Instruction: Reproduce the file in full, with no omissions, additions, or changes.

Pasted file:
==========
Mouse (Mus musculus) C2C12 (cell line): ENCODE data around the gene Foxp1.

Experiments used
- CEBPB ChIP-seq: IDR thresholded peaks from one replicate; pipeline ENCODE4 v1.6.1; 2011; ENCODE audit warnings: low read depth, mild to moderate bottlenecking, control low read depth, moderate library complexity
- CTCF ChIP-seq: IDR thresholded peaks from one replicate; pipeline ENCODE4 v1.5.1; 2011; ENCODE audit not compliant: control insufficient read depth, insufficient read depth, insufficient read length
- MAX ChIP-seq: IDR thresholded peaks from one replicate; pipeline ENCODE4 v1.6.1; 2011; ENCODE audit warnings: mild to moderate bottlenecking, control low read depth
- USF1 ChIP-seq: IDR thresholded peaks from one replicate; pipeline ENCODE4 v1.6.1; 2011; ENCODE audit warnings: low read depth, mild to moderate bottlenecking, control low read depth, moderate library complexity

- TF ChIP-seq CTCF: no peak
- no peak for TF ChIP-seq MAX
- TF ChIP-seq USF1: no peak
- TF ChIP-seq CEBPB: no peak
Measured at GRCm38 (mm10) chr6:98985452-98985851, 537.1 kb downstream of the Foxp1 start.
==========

Mouse (Mus musculus) C2C12 (cell line): ENCODE data around the gene Foxp1.

Experiments used
- CEBPB ChIP-seq: IDR thresholded peaks from one replicate; pipeline ENCODE4 v1.6.1; 2011; ENCODE audit warnings: low read depth, mild to moderate bottlenecking, control low read depth, moderate library complexity
- CTCF ChIP-seq: IDR thresholded peaks from one replicate; pipeline ENCODE4 v1.5.1; 2011; ENCODE audit not compliant: control insufficient read depth, insufficient read depth, insufficient read length
- MAX ChIP-seq: IDR thresholded peaks from one replicate; pipeline ENCODE4 v1.6.1; 2011; ENCODE audit warnings: mild to moderate bottlenecking, control low read depth
- USF1 ChIP-seq: IDR thresholded peaks from one replicate; pipeline ENCODE4 v1.6.1; 2011; ENCODE audit warnings: low read depth, mild to moderate bottlenecking, control low read depth, moderate library complexity

- TF ChIP-seq CTCF: no peak
- no peak for TF ChIP-seq MAX
- TF ChIP-seq USF1: no peak
- TF ChIP-seq CEBPB: no peak
Measured at GRCm38 (mm10) chr6:98985452-98985851, 537.1 kb downstream of the Foxp1 start.